Newspaper article The Canadian Press

CN to Be Fined for Failing to Move Enough Grain; Ottawa Mulls Size of Penalty

Newspaper article The Canadian Press

CN to Be Fined for Failing to Move Enough Grain; Ottawa Mulls Size of Penalty

Article excerpt

CN faces fine for not moving enough grain


MONTREAL - Canadian National Railway (TSX:CNR) will be fined for failing to comply with an order that it move a minimum amount of grain each week, a spokeswoman for federal Transport Minister Lisa Raitt said Wednesday in a move that caught the railway by surprise.

"As CN was not able to meet the minimum volume requirements (under the Fair Rail for Grain Farmers Act), the minister has decided to issue administrative monetary penalties to the company," press secretary Jana Regimbal said in an email.

"The penalty is up to $100,000 per week and that is up to the minister's discretion," Regimbal added, noting it was the first such fine under the act.

It was unclear what time frame was involved in imposing penalties under the act, which was passed last spring amid complaints that CN and rival CP Rail (TSX:CP) were providing poor services to western grain farmers.

In an emailed response, the railway said it "has not been informed of government concerns or any intention to issue penalties against CN in connection with its grain transportation performance."

"If the minister of transport decided to call for penalties against CN, such a step would be unfounded given that it's the current balance of the grain supply chain that has not allowed us to meet the government's order-in-council minimum grain volume requirement," said the email from Mark Hallman, the railway's director of communications and public affairs.

Hallman noted that CN's weekly demand has been less than 5,000 cars per week on average for the last several weeks, which is below the level required to meet the new target of 536,250 metric tonnes per week.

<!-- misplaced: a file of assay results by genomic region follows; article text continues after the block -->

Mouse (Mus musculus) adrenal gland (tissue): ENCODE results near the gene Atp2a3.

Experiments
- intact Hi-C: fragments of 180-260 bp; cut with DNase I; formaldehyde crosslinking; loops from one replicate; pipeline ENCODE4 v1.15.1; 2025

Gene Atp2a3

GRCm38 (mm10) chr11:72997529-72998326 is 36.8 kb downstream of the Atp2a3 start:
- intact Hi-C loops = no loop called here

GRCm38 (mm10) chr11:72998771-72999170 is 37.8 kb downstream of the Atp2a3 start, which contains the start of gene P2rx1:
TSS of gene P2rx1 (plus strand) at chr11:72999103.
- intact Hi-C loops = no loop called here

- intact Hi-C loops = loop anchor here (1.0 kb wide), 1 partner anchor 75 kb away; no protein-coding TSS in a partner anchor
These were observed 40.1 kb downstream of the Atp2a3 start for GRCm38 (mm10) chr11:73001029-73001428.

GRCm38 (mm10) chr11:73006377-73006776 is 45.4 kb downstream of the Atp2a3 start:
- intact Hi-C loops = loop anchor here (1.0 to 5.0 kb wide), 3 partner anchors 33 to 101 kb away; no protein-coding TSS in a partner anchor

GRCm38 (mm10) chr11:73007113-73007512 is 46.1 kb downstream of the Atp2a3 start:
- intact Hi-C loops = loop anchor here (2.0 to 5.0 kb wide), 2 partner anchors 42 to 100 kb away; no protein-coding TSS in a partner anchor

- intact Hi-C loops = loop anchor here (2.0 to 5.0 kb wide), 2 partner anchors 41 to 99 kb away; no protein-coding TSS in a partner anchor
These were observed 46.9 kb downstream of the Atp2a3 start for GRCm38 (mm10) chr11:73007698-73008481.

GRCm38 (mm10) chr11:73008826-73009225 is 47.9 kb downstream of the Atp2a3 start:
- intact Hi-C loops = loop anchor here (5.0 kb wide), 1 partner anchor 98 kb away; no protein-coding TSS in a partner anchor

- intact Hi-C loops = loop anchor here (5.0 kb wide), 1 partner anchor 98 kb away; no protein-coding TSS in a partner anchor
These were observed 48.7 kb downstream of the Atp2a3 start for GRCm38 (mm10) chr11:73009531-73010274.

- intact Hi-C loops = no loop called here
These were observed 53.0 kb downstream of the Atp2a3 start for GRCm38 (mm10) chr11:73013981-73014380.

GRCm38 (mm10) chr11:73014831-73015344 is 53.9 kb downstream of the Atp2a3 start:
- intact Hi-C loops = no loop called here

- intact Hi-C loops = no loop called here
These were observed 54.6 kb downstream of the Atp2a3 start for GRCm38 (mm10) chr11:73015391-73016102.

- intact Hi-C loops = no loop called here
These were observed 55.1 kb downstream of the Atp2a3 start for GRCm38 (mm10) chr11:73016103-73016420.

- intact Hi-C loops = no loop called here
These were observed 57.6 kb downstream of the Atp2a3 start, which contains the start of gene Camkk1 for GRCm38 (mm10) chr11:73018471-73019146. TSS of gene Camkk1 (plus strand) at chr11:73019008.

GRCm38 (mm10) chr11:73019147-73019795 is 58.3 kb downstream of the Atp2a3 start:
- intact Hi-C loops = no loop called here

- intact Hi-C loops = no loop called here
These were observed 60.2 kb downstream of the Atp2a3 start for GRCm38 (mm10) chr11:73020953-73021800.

Among other things, the railway said ample storage room is available for farmers to deliver their grain in the Prairies, waterfront elevator stocks are 20 to 30 per cent higher than the five-year average and West Coast terminals are nearly full at 96 per cent of working capacity, meaning they have all the grain necessary to load vessels.

"Finally, Prince Rupert recently closed for about a week to perform its annual maintenance program, and most terminals in Vancouver, being nearly full, did not work weekend shifts lately in order to save overtime and optimize their costs," it said.

Earlier Wednesday, CN chief executive Claude Mongeau discussed the grain issue at an investor conference in Montreal saying the railway doesn't expect a repeat of the problems it faced in moving last year's bumper Western Canadian grain crop, a situation which he indicated is now well in hand.

In fact, Mongeau conceded at the CIBC conference that demand for hopper cars had fallen so low in the past few weeks that the railway wouldn't be able to meet the federal government's delivery thresholds. …

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